Friday, June 09, 2017

If Meeting With Trump, Wear a Wire

by Michael Dorf

Prof. Buchanan will have the official DoL Comey post-mortem in a few hours. Meanwhile, I'll just raise an issue that occurred to me when Comey was testifying yesterday. I thought: "You were the FBI Director. You had access to all sorts of gadgets. After your first uncomfortable meeting with Trump, why didn't you wear a wire in person and record your phone conversations with him?"

That question in turn raised a legal question. Would it be legal? Apparently yes. Washington, D.C. is a one-party consent jurisdiction, meaning that it is legal for a person to record his own conversation with someone else, even without the other person's consent. As an article last month in Politifact explains, that means it's lawful for the president to record his conversations with others. It also works vice-versa, unless there is some federal law forbidding recording conversations with federal officials or the president in particular--but so far as I can tell, there isn't any such federal law.

As I said, I thought about this possibility while Comey was testifying, because I imagined that the White House response would be to cast doubt on Comey's version of events. I then thought that this expectation was justified when "Predisent" Trump's personal lawyer Marc Kasowitz released a clearly unproofread letter that cherry-picked the parts of Comey's testimony he liked--Trump himself was not under FBI investigation (at least not prior to his interference with that investigation); Comey was the leaker of what Kasowitz described as "privileged communications--while ignoring or contradicting the parts of Comey's testimony Kasowitz disliked--e.g. Trump's demand for loyalty. The Kasowitz letter at least partly explains why Comey said that "Lordy, I hope there are tapes." Tapes would presumably vindicate Comey's entire account.

And then this morning el Predisente tweeted that Comey's testimony provided "total and complete vindication." Trump didn't bother to contradict anything Comey said, perhaps in tacit recognition that in a swearing contest the pathological liar is at a serious disadvantage. So maybe Comey didn't need to wear a wire after all.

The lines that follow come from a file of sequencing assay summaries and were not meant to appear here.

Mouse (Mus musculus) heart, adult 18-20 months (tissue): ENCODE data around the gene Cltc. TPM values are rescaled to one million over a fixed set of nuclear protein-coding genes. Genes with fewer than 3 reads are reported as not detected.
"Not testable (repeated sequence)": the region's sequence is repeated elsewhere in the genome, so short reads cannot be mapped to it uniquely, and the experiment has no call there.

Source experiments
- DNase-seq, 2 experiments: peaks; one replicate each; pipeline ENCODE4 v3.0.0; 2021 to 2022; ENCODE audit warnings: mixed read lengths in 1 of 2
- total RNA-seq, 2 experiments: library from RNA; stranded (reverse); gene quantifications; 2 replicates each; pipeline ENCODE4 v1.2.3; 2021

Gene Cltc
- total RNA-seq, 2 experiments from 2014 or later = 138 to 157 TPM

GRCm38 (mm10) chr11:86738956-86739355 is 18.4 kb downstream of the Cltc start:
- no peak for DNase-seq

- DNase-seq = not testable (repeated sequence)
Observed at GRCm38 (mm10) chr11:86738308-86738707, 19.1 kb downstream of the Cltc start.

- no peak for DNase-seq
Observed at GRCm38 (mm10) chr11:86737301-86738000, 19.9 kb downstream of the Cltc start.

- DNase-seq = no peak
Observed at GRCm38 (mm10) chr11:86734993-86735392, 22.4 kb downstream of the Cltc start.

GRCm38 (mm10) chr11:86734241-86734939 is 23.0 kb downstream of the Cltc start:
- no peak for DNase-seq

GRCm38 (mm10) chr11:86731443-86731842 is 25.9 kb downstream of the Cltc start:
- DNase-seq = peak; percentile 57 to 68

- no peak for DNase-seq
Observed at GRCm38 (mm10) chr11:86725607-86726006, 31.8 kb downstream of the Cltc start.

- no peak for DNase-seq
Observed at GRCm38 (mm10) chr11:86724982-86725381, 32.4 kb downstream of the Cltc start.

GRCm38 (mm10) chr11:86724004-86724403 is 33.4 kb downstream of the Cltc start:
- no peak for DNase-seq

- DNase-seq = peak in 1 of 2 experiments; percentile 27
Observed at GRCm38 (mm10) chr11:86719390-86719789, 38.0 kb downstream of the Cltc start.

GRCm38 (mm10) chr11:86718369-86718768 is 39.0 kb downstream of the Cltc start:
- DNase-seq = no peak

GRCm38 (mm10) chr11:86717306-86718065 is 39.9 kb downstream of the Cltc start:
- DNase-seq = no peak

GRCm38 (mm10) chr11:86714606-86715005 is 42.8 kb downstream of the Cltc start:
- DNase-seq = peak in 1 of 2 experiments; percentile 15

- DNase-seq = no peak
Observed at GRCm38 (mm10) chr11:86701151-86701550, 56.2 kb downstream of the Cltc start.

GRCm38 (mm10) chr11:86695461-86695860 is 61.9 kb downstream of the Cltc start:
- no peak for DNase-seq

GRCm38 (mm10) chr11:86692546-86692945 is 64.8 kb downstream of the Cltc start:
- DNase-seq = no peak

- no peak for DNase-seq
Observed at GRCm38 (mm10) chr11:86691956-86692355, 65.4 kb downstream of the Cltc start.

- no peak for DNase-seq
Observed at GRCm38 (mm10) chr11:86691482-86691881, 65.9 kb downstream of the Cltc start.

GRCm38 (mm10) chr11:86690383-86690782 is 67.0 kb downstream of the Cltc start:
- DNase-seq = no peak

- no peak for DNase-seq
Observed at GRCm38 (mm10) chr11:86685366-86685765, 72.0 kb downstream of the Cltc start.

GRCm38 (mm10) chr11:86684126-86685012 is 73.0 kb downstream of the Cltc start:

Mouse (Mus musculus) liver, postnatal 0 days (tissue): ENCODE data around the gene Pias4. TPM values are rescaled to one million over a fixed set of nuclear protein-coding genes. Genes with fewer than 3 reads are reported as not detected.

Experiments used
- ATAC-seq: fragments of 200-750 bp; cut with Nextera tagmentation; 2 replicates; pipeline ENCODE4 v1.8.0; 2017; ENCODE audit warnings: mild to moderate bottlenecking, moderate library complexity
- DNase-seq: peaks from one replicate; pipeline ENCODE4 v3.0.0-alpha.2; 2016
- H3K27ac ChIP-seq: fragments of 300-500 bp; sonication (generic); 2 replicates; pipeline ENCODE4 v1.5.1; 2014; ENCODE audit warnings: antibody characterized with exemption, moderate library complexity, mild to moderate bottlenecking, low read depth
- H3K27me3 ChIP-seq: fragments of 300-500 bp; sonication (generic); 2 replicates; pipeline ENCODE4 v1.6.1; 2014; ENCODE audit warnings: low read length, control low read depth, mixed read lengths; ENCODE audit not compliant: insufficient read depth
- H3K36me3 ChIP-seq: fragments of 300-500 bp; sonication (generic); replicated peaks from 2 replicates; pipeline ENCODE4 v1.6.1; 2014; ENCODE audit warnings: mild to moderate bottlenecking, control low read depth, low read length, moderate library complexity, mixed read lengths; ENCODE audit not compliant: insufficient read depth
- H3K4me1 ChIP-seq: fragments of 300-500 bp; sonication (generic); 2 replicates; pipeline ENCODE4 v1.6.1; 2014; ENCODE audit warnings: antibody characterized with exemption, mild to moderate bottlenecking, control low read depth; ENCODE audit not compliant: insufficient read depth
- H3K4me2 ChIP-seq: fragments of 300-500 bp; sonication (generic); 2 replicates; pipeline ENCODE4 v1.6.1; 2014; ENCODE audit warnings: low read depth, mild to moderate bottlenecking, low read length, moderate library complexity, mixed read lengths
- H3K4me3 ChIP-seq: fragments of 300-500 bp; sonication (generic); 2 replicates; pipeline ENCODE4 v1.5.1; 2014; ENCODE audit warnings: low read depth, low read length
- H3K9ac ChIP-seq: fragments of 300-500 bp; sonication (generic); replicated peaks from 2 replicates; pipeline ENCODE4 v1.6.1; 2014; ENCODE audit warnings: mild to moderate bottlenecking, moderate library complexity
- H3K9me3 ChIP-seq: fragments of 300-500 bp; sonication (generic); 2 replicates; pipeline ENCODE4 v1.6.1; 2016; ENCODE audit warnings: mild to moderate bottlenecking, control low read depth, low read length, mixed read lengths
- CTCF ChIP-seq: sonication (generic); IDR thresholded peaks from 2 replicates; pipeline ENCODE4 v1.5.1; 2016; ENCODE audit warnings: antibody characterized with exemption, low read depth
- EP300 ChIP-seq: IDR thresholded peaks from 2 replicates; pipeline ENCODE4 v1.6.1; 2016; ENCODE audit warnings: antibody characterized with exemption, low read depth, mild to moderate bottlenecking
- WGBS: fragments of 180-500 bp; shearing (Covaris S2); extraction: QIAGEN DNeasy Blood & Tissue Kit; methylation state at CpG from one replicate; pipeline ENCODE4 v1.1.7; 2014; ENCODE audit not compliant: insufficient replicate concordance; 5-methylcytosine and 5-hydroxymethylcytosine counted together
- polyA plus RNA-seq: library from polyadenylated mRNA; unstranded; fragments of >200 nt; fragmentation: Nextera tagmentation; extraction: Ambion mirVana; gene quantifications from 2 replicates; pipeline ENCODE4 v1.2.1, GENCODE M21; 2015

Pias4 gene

But that doesn't mean that others don't. Trump's modus operandi when facing unpleasant accounts of his behavior is to deny it, to attack the character(s) of the source(s), to completely mischaracterize the account, to claim that his own behavior as described was not a big deal (e.g., "locker-room talk"), and to just claim vindication in general terms. Wearing a wire won't protect against all of these moves, but it will protect against the first two.


Shag from Brookline said...

Are there security detectors in the White House that might make it difficult for someone to wear a wire? If not, recall the meeting Trump had with Russian officials covered by Russian press personnel.

As an attorney/officer of the court, what are the ethical obligations of Trump's attorney with regard to public statements on behalf of the client? Back when I started to practice law (1954), attorneys were quite cautious in making such public statements because of ethical obligations per bar codes. Over more recent years, the rules might have changed somewhat and perhaps stretched by aggressive attorneys. I assume that Trump's attorney in making public statements did so with the consent of Trump so as not to violate confidentiality requirements. Sean Spicer as press secretary, not a lawyer, has become more cautious in responding to press questions as to Trump's views on certain matters.

But I'm curious: Does the White House have rules on the use of recording devices in the White House regarding non-White House personnel/visitors?

David Ricardo said...

Following up on Shag’s comment is the question of what legal responsibility/liability/jeopardy does Comey have with respect to having given his notes to a friend and asking that friend to release some of the contents to the press? Trump’s attorney seems to think this is a big issue and has threatened to fill a complaint somewhere, somehow.